4 out of 5 stars
Shamelessly swiping elements of amateur Christmas pantomime, silent slapstick sketches and those Morcambe and Wise plays which always ended in disaster, Spymonkey add enough of their own exuberance to the Moby Dick legend to ensure it feels as fresh as a sea breeze.
Introduced as being a production of the Compagnie Toby Parks, a motley crew of actors seemingly culled from the offcuts of regional rep companies, this version of Herman Melville’s (no relation) novel is one for our recession hit times.
Parks, a luvvie of the highest order, is intent on giving his audience the best show possible, even if it means the ship much of the play is set on and around is a slightly rickety effort.
Narrated by Ishmael (Aitor Basauri) in a strong Spanish accent (he’s difficult to understand so that the audience will pay attention more), we’re then introduced to the cast of four: Toby Park, Petra Massey and Stephan Kreiss.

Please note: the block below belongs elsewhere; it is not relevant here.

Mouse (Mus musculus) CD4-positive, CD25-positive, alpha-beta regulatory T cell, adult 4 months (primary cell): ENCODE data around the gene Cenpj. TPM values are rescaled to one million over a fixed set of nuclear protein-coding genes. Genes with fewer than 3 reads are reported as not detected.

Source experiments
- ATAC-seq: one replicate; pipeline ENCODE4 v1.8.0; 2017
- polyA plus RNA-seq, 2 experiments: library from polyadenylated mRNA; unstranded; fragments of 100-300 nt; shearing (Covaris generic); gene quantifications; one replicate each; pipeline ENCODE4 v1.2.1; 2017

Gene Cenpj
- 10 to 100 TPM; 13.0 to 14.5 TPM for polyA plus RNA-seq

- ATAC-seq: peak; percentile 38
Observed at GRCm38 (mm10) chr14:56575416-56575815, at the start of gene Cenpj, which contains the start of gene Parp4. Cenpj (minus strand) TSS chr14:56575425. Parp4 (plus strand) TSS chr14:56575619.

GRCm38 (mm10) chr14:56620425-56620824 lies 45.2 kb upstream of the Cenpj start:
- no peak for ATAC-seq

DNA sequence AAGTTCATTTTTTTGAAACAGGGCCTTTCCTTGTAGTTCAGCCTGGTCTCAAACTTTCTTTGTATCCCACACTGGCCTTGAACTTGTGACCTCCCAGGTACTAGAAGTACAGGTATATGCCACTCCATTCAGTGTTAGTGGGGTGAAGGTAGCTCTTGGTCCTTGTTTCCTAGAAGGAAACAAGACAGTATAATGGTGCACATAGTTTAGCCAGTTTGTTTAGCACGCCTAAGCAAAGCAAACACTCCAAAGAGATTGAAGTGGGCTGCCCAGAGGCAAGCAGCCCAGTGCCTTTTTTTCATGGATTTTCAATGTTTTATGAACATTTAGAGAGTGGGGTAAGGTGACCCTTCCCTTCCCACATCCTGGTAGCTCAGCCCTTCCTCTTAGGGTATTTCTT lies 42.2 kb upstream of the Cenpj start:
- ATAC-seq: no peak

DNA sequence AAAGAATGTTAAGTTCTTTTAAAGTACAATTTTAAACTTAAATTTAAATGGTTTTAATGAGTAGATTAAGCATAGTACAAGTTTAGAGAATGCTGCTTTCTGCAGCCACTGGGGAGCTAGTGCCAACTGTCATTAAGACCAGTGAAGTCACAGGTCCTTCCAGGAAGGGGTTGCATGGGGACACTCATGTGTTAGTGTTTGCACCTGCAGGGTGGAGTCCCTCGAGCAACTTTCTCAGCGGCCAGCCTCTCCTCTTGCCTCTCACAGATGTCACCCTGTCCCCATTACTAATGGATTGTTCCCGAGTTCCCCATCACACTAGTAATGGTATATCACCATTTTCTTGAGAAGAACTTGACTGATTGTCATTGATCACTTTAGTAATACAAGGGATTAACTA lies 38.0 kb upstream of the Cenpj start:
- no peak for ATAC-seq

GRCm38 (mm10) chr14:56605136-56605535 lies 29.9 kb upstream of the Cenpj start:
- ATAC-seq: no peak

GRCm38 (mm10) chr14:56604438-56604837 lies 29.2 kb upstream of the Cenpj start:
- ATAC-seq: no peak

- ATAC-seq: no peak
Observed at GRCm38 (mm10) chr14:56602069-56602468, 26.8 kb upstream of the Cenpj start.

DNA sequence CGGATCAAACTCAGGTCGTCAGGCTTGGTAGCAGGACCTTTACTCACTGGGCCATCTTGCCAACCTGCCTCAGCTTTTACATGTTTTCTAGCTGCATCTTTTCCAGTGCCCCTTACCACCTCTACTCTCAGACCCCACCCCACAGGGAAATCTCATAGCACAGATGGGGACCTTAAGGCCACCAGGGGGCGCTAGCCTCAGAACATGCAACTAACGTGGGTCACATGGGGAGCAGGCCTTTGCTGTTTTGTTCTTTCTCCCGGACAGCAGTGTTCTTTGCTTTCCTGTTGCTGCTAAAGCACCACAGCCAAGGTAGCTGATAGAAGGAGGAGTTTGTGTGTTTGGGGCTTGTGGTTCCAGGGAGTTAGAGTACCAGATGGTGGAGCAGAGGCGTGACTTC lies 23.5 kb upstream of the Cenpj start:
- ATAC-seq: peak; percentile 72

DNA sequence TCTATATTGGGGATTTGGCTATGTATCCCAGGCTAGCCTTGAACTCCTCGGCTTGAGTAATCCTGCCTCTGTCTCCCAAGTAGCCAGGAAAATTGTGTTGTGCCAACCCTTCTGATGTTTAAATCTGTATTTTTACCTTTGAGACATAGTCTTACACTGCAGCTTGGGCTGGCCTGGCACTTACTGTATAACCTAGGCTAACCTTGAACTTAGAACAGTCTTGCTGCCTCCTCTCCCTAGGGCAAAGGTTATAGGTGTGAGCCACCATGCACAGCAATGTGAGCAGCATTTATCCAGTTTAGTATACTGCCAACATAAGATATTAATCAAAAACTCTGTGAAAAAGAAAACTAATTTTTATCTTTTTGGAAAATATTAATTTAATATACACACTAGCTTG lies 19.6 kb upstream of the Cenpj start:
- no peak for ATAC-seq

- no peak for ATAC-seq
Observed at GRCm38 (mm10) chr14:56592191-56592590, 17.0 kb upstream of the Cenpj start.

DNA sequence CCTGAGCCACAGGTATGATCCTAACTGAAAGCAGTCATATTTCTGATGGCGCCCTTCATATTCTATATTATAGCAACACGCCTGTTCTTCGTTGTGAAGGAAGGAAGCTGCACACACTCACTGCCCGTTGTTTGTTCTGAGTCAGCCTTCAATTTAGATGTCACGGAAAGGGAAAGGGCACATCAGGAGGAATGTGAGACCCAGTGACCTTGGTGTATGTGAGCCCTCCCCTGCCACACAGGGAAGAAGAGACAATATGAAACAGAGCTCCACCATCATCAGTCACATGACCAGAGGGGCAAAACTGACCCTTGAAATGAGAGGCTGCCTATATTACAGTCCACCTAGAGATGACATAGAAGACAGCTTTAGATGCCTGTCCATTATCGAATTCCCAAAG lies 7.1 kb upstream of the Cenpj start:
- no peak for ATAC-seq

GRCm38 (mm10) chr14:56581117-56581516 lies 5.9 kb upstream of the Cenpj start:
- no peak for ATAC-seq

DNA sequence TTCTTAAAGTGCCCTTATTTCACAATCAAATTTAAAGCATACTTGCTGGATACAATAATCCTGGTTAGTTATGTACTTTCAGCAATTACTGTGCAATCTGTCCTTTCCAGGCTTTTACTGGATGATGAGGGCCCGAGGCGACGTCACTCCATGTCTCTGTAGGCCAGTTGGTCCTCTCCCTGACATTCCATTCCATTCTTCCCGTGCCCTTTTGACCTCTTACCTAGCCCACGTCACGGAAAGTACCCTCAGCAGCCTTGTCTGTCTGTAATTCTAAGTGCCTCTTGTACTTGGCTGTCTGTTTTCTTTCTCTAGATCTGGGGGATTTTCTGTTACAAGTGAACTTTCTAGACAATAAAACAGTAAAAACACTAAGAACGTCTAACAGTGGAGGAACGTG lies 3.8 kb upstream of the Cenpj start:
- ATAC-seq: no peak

Continuing the low budget theme, pub signs double as table tops, a metal pole becomes a mast and the quartet of actors don various iffy costumes to portray a number of characters.
All the while Parks attempts to tell the story of the novel with conviction, hampered by Massey as she continually trys to edge her way into scenes she shouldn’t be in (the novel has no female characters), Basauri coaxing audience participation and Kreiss overacting in every scene he’s in.
Taking a while to bed down – running jokes need to be set-up and the audience have to be brought up to speed on the tone of the piece – Moby Dick then takes off after around 20 minutes. From here it’s a torrent of bad jokes, musical numbers and confusion, none of it really making much sense but everyone clearly enjoying themselves too much to care.
With its scattergun approach to comedy meaning there’s something in here for all age groups, something proved by the diverse opening night crowd, Spymonkey’s Moby Dick is a strong production from a company who will hopefully be making a return voyage to Edinburgh very soon.
Spymonkey’s Moby Dick runs till Saturday at the Traverse Theatre, visit their website for details.